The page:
As a firm, Valor has focused on its portfolio and spending time with its fund-raised startups. According to him, the crisis also acted as a test of Valor’s ability to be transparent with its entrepreneurs, for them to see where the venture capital company is coming from and vice-versa. “I’m proud to say that, in all of those term sheets we had tough conversations, but I believe it all ended up in a very good place, together, as a result of those conversations”.
Now, Valor has a new mission: looking at new companies and building relationships virtually. “Funding companies require people coming together and spending time together, having that in-person body language experience, and we all aren’t having that opportunity right now and that’s a new chapter for all of us. I think it’s just a top of the funnel challenge for us in building those relationships with entrepreneurs”.
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Valor will continue investing according to its principles
Latin America and particularly Brazil are the epicenter of the pandemic worldwide, but Sobel is positive about the near future. Asked about how active the market and liquidity will be, he answered that never in history has the whole world focused on one issue at one time, with all the capital and intellectual capital focused on solving this problem with the health crisis. “I don’t want to speculate when markets will reopen and how they will be open so I’ll leave that aside, however, from the venture capital point of view, I have to look at lagging versus forward indicators and I think that’s the real question around the Venture Capital industry in Brazil and around the world. I need the top of the funnels because the liquidity is there. I don’t think this [Covid-19] is going to persist for years, to me this is another quarter or two”, he says.
And this positive view drove Valor to lead, with Redpoint Ventures, a $47 million Series B round into Brazilian rental bike business Tembici earlier this month. The startup is the leading micromobility bike-sharing platform in Latin America, as Sobel pointed out. “We’re very excited about Tembici as it moves into e-bikes for their supporting commuters, they’ve done a lot in planning around COVID-19 disinfectant perspective with their bikes”, he said. Valor believes the startup will do great out of the crisis because people will feel more comfortable riding bikes versus taking taxis or other means of mass transportation as they start to circulate across cities again.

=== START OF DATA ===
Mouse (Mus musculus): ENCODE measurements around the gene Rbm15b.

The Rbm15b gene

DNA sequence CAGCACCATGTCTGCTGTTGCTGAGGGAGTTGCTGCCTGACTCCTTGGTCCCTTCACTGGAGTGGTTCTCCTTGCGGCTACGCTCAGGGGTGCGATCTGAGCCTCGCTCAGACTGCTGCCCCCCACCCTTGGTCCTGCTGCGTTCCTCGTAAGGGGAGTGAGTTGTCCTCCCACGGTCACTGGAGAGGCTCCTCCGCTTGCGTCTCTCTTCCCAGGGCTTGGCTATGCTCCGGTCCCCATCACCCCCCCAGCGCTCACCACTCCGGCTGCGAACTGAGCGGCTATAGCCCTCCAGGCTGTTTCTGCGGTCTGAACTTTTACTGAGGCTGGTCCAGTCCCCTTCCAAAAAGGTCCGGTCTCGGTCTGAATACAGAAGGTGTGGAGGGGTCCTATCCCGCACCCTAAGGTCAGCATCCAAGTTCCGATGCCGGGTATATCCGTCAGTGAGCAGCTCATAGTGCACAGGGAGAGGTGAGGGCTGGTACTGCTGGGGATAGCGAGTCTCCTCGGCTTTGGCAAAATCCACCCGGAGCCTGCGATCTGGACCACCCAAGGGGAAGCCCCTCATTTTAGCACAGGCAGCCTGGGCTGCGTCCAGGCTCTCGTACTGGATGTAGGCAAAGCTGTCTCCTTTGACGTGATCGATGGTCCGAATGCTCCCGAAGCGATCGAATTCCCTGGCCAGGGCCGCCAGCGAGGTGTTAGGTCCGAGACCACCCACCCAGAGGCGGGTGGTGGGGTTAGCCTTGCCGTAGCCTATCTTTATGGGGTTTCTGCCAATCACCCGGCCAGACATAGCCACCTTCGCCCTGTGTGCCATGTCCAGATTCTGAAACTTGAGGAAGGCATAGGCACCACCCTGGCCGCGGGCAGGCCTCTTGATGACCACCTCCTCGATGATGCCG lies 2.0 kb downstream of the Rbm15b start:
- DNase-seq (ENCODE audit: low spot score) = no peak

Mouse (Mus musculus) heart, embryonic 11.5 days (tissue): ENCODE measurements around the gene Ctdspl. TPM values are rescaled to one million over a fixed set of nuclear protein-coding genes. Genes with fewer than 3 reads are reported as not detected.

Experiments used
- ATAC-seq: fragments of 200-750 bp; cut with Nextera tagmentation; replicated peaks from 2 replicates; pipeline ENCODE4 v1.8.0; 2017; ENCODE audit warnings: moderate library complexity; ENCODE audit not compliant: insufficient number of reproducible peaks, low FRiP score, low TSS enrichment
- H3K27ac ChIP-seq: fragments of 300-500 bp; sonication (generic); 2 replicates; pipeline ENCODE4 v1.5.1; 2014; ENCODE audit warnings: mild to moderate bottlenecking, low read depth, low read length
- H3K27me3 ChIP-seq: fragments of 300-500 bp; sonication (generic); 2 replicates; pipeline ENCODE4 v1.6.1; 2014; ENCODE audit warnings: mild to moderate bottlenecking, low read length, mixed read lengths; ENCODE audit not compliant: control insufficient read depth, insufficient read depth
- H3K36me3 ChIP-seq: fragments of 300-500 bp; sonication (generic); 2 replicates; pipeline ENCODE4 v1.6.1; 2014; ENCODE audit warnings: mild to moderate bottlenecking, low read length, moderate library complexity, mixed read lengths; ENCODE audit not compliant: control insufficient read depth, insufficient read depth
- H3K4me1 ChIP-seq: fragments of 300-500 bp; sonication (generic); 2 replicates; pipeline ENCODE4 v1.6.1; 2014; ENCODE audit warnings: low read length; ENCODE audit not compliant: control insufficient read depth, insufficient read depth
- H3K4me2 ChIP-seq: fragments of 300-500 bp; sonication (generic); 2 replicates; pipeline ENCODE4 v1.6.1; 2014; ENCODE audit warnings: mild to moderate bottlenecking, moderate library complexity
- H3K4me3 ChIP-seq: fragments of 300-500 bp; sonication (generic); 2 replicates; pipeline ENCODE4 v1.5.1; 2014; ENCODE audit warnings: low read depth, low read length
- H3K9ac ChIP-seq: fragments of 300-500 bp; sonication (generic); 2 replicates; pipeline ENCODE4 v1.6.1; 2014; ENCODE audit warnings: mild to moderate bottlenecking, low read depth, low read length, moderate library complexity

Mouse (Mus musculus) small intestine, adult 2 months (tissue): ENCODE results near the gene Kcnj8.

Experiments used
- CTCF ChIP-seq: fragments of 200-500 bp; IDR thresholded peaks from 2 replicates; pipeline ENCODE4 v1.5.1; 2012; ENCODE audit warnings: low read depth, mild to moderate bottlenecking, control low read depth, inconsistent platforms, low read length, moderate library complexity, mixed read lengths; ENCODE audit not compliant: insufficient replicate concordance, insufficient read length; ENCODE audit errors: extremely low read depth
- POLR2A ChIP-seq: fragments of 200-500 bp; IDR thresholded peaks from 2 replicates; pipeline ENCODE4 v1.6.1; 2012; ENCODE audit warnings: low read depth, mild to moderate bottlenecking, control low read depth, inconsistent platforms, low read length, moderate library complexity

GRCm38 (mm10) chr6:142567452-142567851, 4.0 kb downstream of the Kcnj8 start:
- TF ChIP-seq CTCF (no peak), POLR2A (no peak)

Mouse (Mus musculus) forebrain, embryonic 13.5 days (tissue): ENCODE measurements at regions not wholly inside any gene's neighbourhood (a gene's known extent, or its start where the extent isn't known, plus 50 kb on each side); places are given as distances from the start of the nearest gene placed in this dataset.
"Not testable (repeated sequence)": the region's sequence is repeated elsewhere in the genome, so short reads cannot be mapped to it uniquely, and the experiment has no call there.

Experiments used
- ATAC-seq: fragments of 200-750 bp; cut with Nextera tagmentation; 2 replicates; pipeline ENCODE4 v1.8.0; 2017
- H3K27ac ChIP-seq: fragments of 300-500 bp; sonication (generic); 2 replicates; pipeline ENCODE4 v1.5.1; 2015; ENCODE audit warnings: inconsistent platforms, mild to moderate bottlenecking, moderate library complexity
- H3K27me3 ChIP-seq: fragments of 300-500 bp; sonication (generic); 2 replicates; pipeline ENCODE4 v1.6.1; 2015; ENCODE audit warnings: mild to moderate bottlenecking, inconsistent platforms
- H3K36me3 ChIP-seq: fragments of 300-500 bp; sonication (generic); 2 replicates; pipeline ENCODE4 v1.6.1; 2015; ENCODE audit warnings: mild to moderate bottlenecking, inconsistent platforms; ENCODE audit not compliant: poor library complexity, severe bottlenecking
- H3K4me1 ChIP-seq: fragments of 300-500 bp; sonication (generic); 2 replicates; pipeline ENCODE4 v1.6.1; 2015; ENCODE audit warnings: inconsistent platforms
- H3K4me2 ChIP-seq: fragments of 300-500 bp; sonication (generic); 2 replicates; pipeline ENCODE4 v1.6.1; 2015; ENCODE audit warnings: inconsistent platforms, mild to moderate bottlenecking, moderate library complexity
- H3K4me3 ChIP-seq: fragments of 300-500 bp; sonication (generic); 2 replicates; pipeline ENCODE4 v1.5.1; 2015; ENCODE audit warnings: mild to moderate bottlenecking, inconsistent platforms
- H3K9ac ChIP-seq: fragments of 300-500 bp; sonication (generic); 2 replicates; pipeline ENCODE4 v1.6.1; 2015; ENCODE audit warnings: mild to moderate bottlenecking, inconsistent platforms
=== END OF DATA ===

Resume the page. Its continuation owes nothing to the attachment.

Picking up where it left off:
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The micromobility sector has been facing a tough time recently in Latin America, with scooters startup Grow cutting staff and reducing operations in Brazil, due to financial issues. “We’re not big fans of scooters”, Sobel says, adding that Tembici doesn’t offer a scooter solution. “We think that Tembici is going to be a big trend because, rather than other scooter solutions, it’s more reliable and it provides better economics, less opportunities of theft, less damage and, therefore, it has a lower cost basis”. Sobel also explains that there’s an important side on the partnerships with municipalities on regulation, which those other scooter platforms didn’t have, according to him. “That’s what gave us the confidence that there’s a long-term resilient or sustainable model around Tembici, as it provides a healthier way of transportation, and it’s better for the environment”.
Healthier and better for the environment follow the founding principles for Valor infusions. According to its co-founder, it relies on industries in Brazil where it’s possible to see those principles and apply technology to reduce costs as driving productivity gains. “At this moment we got to look very carefully at the industries and we also believe that businesses that are good for the environment, businesses that are inclusive, businesses that provide for diversity, all that are just good businesses and make good investments.”